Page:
As a youth, Phillip (whose name has been changed to protect his privacy) was forced to survive months of an especially cold winter without shelter. After he came out as gay, his parents kicked him out of their family home. He found his way to an LGBTQ youth center, where he became known for his quick sense of humor, ready smile and desire to offer a helping hand to those in need. 

Phillip’s father was a religious leader. So for the youth center’s leader, it seemed that religion and faith would be sources of pain to him. But one day, Phillip made a comment that changed all of that. When asked why he carried a small journal — which stood out, since homeless youth have few possessions — Phillip poignantly said, “I carry this journal with me because this is how I talk to God. God is all I have left.” Such was the belief of a young gay man rejected by his family, but not by the God of his Christian faith. 

We may often hear some form of the message “don’t ever talk about faith with LGBTQ youth and adults — they don’t want to talk about that.” But for the 47% of the LGBTQ community that reports being moderately or highly religious — for people like Phillip — this is deeply incorrect. Avoiding religious conversations means cutting off a potential source of deep comfort for those whose faith we might engage and inspire — depriving our own faith of nourishment in the process. 

Polarized politics and a common media narrative that depicts an insurmountable divide between religion and the LGBTQ community discourage such conversations. Research highlights the incompleteness of that narrative and its potential harm to the LGBTQ community. 

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summary of this research by W. Bradford Wilcox and Riley Peterson explains that “religiously devout adults are happier, less depressed and more involved in their communities than those who attend services less frequently.” An article in the Journal of Religion and Health suggests that the mental health benefits of religious teachings and practice have physically tangible implications, like improved functioning of the immune system. 

For youth specifically, Utah-focused research reported that “religious affiliation was related to significantly lower rates of teen mental health challenges as measured by suicidal thoughts, suicide attempts, and depression.” The Harvard Human Flourishing Program found that there are significant mental health benefits for youth from being “raised in a religious or spiritual environment” and of frequent prayer and meditation, including less depression, drug use or sexual activity at an early age.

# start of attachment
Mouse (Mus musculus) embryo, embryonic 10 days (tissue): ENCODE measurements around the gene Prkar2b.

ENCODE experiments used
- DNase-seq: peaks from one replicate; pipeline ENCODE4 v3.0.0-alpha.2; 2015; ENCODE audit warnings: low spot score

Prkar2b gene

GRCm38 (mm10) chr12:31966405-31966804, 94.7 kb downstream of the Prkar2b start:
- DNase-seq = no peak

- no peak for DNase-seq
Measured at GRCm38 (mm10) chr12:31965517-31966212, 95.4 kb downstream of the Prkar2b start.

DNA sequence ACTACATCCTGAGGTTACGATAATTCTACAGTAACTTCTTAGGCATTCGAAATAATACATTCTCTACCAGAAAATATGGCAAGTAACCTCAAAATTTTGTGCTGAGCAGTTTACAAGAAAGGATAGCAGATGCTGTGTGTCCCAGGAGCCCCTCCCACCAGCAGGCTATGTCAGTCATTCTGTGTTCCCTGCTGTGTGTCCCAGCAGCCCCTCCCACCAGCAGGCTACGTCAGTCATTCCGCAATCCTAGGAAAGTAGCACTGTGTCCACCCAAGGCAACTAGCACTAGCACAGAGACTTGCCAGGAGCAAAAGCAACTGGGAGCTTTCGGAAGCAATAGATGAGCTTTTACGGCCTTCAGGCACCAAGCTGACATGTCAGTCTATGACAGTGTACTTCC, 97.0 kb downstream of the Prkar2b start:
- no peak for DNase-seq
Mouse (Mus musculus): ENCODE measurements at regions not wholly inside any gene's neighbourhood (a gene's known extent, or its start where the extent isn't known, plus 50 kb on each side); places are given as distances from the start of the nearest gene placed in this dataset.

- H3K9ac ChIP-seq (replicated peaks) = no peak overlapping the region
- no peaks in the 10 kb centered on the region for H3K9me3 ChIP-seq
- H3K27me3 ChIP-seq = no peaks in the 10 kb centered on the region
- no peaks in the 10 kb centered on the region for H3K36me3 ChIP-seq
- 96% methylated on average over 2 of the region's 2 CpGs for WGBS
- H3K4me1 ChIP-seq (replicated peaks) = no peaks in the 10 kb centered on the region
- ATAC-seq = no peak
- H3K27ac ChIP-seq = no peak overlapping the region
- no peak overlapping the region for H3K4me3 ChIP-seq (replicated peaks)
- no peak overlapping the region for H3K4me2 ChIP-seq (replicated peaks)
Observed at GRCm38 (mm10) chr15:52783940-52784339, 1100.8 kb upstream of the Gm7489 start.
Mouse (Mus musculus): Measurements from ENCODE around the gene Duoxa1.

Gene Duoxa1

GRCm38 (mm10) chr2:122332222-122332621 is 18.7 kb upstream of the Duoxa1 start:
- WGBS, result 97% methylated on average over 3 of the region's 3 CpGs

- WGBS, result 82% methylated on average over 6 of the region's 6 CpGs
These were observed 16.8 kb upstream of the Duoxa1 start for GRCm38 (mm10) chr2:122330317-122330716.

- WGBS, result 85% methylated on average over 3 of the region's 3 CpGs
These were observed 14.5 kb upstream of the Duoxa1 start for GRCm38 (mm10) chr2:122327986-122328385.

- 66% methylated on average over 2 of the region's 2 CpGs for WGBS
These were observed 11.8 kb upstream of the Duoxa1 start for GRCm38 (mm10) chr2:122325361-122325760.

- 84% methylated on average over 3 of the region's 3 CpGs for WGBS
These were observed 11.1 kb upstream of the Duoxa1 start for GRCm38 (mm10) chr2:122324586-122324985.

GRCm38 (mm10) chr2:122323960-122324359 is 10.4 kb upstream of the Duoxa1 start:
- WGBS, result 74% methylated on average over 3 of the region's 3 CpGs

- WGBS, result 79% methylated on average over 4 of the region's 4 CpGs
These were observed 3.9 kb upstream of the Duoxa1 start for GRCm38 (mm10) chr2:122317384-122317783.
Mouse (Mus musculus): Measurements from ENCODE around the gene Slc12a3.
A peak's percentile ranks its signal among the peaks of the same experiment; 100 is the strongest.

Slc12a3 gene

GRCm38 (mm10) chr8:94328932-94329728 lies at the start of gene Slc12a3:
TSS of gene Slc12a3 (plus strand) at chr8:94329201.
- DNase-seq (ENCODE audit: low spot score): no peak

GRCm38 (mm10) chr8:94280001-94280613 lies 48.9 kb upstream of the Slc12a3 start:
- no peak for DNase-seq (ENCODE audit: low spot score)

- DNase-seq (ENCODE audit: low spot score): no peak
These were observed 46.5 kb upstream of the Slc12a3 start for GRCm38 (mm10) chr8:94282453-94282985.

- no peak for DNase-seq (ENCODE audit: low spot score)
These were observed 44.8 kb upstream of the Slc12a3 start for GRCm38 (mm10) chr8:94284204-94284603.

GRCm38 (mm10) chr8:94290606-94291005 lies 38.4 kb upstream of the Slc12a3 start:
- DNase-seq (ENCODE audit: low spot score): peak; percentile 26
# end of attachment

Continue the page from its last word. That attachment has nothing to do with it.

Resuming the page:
On the positive side, these youth were more likely to volunteer in their communities and have a sense of purpose. Those who attended religious services frequently reported more happiness and forgiveness. Surveys reporting better mental health among adults who as children attended religious services weekly suggest the long-lasting mental health benefits of religion for youth. 

The mental health benefits of religion seem to also extend specifically to LGBTQ people. 

recently published study suggests that religious LGBTQ individuals who hold to their faith after coming out may experience less depression and more meaning in life. This scholarly work echoes a previous survey reporting that 42% of LGBTQ youth who rate their faith as flourishing rate their mental health the same way. By contrast, only 11% of those with withering faith rate their mental health as flourishing. An important part of the explanation may be captured in scholarly commentary on yet another study published this year connecting religion to positive mental health: “Something about the communal religious experience is powerful.” 

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LGBTQ people are people like everyone else — what is generally good for straight people is generally good for gay and transgender people. In that light, the incompleteness of the political and media narratives may be harming LGBTQ people by placing a barrier between them and the faith conversations that could help them more fully reap the mental health benefits of religion. 

Both the research and stories of LGBTQ people like Phillip — and there are many more — make clear that church members of all stripes should feel comfortable engaging in conversations about faith with their LGBTQ brothers and sisters who, from the faith perspective, are first and foremost fellow children of God. As the diverse authorship of this article illustrates, such conversations do not require us to abandon our core beliefs and commitments — which proves that polarization doesn’t need to be an insurmountable obstacle to such dialogue. In fact, these conversations are a big part of the solution to polarization. 

As we find the courage to engage others in discussions about faith in a spirit of love, we will overcome polarization’s subtle but powerful pull to divide us from those with whom we share a common human and spiritual connection. We will craft new bonds of friendship and common values that immensely enrich our lives. We will find ourselves in a pursuit of happiness that saves lives, heals ourselves and helps renew our society. 

Derek Monson is vice president of policy and William C. Duncan is the religious freedom policy fellow at Sutherland Institute, a principle-based think tank in Salt Lake City. The Rev. Marian Edmonds-Allen is executive director of Parity, a New York City-based organization that promotes and affirms LGBTQ and religious identities.